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Expense account outrages? Only in government, you say? Puleeze!

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Raj Sherman

Alberta's health care gong show continued to wheeze along yesterday with another revelation by the CBC that a couple of senior execs at a publicly funded Catholic care provider bought expensive bottles of wine at lunchtime and billed them to their taxpayer-financed expense accounts.

Since the original founder of the Catholic Church is said to have made pretty good wine but also to have spoken disparagingly about extravagance, one could easily be conflicted about the $110 bottle of Il Piggione 2001 purchased by Covenant Health VP Jeffery Robinson in 2008.

But me, I have to admit I'm having trouble getting my knickers in a twist about this particular episode of the CBC's long-running expense accounts series. Perhaps expense claims fatigue syndrome is setting in. Leastways, I felt that way until I heard Alberta Liberal Leader Raj Sherman's bloviations on the topic.

Dr. Sherman has been pretty quiet for the past few days while the Wildrose Party on the right and the New Democrats on the left did the heavy opposition lifting on this issue. (Government members got their exercise by running … away!)

So Sherman must've felt it was time for him and his Albertaliberals, Liberalbertans or whatever it is they’re calling themselves nowadays to step back into the ongoing brouhaha. He’s a medical man, don'tcha know, and therefore uniquely qualified to prescribe instant cures for all the Alberta health system's many ailments.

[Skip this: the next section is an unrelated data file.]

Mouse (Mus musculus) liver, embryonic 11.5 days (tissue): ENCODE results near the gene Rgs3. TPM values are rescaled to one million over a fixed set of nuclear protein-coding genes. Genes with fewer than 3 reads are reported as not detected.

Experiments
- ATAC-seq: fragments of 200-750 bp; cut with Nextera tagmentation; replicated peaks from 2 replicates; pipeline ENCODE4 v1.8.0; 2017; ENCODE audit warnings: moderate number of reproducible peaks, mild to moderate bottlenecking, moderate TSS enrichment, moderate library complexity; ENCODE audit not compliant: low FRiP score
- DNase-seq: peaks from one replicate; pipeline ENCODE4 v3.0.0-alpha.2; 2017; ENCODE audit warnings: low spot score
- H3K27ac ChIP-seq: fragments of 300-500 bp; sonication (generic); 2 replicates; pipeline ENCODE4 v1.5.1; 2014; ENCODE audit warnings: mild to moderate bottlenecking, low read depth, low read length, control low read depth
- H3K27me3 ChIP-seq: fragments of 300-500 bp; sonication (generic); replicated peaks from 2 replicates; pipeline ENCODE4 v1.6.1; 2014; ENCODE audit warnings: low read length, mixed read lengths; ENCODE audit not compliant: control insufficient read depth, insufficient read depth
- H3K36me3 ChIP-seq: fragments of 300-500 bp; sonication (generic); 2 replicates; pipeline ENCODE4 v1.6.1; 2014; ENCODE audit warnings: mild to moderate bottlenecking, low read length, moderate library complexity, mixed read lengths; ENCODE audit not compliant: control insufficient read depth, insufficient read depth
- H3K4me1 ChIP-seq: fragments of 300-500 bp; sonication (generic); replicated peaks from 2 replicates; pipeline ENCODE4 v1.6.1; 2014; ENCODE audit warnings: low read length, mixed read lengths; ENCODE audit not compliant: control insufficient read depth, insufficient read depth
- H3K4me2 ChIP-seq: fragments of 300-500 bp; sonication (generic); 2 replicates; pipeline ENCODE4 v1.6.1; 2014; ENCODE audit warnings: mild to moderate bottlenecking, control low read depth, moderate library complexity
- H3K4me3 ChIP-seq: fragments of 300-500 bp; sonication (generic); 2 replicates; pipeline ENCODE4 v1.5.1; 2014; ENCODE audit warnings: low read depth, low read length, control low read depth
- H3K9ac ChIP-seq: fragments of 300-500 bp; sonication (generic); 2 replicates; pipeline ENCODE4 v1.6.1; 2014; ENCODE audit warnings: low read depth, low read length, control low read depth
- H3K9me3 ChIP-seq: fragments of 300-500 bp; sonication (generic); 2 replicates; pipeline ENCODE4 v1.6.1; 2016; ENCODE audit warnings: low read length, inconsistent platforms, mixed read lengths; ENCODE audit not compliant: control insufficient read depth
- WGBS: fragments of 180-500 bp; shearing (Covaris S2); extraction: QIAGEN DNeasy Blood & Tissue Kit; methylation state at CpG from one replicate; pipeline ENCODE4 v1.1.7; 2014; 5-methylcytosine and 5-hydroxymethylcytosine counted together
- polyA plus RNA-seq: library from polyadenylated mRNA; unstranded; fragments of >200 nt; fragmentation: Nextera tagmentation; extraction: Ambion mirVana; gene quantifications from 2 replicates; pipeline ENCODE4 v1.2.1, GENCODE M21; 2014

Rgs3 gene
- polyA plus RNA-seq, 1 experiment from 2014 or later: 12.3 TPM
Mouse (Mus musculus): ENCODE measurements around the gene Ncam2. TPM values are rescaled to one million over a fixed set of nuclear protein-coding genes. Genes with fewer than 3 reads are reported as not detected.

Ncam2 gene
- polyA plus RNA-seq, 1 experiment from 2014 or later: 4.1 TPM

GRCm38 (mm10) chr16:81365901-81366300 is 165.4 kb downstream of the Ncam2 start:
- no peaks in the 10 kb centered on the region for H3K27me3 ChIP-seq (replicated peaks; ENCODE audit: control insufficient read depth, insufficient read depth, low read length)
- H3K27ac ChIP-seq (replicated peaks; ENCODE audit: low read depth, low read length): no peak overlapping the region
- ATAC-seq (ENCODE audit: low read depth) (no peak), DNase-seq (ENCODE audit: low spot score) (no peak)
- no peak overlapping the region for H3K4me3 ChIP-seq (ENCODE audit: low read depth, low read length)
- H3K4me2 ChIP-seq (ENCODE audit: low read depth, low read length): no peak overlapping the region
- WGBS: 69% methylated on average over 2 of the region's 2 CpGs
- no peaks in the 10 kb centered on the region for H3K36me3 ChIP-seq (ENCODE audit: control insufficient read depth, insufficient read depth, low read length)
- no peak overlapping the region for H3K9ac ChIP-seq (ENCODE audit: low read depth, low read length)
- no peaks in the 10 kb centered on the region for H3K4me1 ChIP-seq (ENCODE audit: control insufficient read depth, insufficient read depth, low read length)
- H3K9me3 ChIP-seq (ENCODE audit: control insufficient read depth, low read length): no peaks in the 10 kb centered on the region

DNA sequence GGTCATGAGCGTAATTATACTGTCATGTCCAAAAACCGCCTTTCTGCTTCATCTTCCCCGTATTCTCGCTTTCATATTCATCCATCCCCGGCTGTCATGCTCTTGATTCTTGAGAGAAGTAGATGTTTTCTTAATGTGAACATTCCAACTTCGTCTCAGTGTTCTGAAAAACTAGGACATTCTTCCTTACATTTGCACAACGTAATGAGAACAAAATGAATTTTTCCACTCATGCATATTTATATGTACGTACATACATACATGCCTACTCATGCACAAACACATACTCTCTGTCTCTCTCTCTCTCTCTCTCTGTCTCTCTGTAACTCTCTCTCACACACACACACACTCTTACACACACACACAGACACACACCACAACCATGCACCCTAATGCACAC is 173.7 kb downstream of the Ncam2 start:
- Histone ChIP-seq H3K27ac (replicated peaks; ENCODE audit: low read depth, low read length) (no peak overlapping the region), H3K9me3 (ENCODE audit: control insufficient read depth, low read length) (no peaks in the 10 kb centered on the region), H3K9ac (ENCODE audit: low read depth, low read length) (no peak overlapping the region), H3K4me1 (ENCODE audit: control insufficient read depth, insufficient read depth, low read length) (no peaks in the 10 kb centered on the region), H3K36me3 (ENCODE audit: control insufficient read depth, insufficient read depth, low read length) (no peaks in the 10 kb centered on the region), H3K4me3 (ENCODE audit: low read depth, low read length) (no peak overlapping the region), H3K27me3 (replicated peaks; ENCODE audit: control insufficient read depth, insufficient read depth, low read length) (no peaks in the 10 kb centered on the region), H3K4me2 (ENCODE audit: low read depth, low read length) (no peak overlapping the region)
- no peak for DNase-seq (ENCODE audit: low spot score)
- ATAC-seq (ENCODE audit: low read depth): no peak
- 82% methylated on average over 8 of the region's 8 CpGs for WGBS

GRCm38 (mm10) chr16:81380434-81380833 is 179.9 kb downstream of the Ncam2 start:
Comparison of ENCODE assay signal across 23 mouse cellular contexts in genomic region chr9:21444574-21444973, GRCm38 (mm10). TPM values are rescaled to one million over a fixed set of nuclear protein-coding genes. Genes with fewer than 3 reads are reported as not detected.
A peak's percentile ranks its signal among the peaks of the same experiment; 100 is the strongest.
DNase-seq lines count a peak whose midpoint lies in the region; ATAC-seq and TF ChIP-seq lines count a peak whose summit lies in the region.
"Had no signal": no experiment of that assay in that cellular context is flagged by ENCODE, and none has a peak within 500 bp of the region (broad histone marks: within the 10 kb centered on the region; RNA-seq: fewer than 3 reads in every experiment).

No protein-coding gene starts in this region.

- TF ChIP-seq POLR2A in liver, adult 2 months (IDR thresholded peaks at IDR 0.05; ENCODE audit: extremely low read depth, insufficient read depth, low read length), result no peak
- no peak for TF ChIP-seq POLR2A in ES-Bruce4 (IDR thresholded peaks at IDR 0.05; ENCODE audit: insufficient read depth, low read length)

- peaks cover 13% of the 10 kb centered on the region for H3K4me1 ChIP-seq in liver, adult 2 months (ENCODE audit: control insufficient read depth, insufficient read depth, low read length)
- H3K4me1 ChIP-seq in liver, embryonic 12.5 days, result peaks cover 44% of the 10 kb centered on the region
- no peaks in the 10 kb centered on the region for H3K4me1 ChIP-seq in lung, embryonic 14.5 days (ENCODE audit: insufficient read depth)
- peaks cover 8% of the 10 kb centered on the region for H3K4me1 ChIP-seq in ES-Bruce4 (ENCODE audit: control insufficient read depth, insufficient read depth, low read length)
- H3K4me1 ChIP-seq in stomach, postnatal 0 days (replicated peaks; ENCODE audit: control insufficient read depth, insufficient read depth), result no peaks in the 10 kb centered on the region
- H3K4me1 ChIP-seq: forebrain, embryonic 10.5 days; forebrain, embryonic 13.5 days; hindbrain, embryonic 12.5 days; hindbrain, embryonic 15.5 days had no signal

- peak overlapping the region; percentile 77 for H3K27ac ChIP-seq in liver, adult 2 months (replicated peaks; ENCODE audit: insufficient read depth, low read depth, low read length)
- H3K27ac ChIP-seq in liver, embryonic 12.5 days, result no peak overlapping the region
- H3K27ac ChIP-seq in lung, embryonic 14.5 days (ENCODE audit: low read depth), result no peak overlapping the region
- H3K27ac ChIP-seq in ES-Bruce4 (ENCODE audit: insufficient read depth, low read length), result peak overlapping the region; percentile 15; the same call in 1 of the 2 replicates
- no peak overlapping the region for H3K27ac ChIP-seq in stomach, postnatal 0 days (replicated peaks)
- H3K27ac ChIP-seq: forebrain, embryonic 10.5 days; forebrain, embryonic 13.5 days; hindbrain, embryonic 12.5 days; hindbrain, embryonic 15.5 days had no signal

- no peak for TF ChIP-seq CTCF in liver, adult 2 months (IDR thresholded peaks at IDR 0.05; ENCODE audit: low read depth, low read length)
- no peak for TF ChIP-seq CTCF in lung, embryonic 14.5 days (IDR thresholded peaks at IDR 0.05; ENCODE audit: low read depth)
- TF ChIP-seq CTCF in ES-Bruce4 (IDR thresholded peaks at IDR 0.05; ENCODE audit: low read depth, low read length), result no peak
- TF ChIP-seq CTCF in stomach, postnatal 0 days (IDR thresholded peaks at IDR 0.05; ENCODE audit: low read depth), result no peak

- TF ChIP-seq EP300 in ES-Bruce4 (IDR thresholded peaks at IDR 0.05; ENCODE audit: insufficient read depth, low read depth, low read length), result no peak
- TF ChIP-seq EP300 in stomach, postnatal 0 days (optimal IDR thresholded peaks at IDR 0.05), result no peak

"Here we have a religious organization -- good people, God's people -- spending money on alcohol," Sherman told the CBC. (So far, so good; with previous caveat about God and alcohol in mind.)

He went on: "You tell me, which employer will allow their employees to start drinking on the job and ask the employer to pay for it? I only find this in government. It's ridiculous and ludicrous."

OK. Ridiculous and ludicrous it is, I guess. But Sherman only finds this in government? Excuse me? He must have lived a sheltered life. Sheltered in particular from the routine practices of the so-called business community, where making shareholders pay for a glass or two of high-priced booze at lunch is not exactly unheard of.

The difference, of course, between the expense account practices of the public and the private sectors is that everything in the private sector is a total secret. Shareholders and customers pay, and we never find out. The extravagances are much worse, but no one knows about them because (a) it's a secret, and (b) we've been thoroughly propagandized into believing businessmen can do what they want with "their" money. And it's still "their" money, in this view, even when it comes indirectly from taxpayers' pockets via contracts with public agencies.

If there's a reason expense account abuses are becoming more prevalent in the public sector, its said here, it's because for the past 30 years or so we've been buying into this barrage of palpably false right-wing propaganda about how business does everything better.